The core part of design is a critical response to the issues encapsulated in the brief. Remember the “brief” is only the problem set out in the client’s language. It is your role to interpret that information into a design problem. It is during this process that you will seek to draw all the key aspects impinging on the question into a single clear definable concept.
PROFESSIONAL CREATIVITY – .i.e. you have to do this for 20 to 40 years….
We all love creativity in inspiration. For most non-designers, this is a random event. However, as professionals we will have a very short career if we only rely on random creativity.
The role of the design process is to enable the professional to create an ongoing stream of inspiration, enabling them to produce consistently creative and high-quality functional outcomes. Hence, developing a meaningful and functional design process is the core skill of any design education.
Be voracious and analyse everything
Your ability to generate interesting, new and creative responses problems relies on your ability to generate new and creative associations and understanding. Therefore, your ability to respond is dependent on your breadth of knowledge. If you’ve ever wondered why the designers you admire have such a wide range of interests—it’s because their voracious and they observe the world and define it through a designer’s eye.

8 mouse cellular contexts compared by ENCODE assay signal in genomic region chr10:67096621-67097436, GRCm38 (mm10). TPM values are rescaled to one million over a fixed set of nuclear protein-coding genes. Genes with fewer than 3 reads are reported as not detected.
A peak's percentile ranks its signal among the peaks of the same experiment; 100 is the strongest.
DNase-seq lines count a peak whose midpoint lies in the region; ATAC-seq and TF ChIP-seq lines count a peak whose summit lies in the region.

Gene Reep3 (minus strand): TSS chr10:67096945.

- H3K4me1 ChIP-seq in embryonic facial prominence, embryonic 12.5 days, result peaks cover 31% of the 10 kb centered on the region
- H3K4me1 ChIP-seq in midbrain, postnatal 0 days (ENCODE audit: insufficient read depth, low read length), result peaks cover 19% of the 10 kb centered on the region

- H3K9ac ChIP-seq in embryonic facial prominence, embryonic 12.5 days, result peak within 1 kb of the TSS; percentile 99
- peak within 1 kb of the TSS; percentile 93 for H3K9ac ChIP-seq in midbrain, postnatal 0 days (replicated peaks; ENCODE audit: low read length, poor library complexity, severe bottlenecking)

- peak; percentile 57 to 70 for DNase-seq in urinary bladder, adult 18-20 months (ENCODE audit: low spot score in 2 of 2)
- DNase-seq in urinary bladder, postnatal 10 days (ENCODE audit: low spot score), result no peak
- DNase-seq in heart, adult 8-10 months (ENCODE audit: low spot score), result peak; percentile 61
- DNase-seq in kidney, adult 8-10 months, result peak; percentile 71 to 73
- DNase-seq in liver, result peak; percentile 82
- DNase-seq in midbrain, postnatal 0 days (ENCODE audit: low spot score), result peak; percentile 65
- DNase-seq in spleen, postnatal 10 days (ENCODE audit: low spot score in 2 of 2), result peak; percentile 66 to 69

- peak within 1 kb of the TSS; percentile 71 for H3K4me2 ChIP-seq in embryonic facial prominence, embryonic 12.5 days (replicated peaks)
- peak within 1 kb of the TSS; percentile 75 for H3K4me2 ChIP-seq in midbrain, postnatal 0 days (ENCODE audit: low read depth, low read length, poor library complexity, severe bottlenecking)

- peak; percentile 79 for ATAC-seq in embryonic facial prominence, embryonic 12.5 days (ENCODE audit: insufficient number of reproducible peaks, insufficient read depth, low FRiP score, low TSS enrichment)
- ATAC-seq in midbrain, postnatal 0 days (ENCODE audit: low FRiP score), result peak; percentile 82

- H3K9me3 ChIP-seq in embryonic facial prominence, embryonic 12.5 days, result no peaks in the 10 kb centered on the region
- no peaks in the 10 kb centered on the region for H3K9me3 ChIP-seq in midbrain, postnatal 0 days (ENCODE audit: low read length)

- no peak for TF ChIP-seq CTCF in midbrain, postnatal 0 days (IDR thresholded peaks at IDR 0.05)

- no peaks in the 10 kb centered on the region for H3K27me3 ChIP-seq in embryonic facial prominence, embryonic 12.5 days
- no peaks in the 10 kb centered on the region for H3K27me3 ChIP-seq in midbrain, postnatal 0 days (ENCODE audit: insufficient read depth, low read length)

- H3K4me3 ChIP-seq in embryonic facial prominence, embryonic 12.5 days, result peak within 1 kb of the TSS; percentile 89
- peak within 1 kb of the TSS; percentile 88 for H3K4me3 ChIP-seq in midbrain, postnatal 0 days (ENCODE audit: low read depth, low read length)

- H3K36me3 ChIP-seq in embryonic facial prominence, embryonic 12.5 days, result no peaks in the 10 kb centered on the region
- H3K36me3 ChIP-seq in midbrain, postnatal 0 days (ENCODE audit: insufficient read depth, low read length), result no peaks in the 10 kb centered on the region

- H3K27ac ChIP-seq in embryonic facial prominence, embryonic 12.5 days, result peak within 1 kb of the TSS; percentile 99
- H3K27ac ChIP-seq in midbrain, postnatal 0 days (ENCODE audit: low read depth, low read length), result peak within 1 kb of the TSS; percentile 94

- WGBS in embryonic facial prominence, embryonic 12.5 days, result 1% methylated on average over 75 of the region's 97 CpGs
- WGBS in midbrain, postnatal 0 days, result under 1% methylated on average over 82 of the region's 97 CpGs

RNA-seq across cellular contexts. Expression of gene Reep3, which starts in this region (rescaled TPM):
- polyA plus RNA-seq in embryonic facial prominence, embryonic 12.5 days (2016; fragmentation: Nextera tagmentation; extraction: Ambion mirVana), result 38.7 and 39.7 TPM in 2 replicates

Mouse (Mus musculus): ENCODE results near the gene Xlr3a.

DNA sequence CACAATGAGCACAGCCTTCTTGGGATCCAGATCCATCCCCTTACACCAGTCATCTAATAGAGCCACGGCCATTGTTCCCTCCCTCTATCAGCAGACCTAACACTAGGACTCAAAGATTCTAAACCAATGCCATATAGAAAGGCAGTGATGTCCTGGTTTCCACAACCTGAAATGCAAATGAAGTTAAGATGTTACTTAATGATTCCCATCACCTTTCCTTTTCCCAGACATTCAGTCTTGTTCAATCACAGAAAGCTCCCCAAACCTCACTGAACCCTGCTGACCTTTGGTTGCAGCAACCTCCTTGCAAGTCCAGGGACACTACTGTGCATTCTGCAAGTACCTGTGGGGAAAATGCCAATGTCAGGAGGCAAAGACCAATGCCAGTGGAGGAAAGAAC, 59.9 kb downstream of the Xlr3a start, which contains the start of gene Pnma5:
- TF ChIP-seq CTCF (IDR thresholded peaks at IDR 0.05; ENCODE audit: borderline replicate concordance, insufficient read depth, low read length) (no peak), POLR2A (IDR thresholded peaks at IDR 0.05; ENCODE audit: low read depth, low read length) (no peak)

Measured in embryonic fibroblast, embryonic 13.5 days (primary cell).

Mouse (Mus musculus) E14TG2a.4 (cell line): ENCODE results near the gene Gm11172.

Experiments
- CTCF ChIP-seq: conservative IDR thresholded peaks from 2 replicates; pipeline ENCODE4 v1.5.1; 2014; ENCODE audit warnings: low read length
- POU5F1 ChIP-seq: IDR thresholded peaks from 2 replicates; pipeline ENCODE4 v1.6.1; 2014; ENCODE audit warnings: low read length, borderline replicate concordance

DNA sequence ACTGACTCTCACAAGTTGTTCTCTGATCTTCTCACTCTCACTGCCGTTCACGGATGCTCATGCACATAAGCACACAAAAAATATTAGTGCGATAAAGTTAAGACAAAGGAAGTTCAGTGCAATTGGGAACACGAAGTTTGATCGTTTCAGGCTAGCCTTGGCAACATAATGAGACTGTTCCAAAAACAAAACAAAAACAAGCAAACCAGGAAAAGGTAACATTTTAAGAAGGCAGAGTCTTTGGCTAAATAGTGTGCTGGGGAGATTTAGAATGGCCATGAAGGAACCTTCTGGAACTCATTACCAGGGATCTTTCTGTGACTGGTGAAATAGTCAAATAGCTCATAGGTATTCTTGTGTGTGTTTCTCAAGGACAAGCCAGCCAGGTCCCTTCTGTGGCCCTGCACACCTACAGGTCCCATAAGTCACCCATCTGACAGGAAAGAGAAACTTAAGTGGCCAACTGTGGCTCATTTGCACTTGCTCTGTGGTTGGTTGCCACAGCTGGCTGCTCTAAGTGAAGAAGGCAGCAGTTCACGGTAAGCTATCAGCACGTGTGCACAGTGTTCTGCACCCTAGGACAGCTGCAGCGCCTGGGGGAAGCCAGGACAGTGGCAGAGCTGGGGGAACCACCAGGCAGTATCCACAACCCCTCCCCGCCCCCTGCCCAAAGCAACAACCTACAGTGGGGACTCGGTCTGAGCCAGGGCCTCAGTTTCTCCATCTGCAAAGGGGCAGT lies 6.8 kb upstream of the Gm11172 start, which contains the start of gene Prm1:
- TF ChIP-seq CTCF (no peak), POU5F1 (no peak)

Design is too hard if it is not fun
CREATE and MAKE
As covered in the life-of-an-architecture-student text, making and testing is a critical part of the process. This is not making for making’s sake. It is about giving physical form to your ideas and enabling you to respond to them through your core visual and compositional skills.
You want to see the role of creating in practice? Check out these two videos
Sou Fujimoto Tokyo studio
Ross Lovegrove: The power and beauty of organic design
Once you receive your project proposal and goals you are instructed to meet, write your thoughts down immediately. Write your initial judgments down about how you can reach these goals. From here you can start to combine your thoughts into one concept.
Access to housing is the first step in developing sustainable communities. There are many second steps! In the UK, a new legal change - the ‘Social Value Act’ - means public bodies have to consider social value before awarding contracts, meaning awarding contracts to the lowest bidder is not really the easy option any more. A smart move?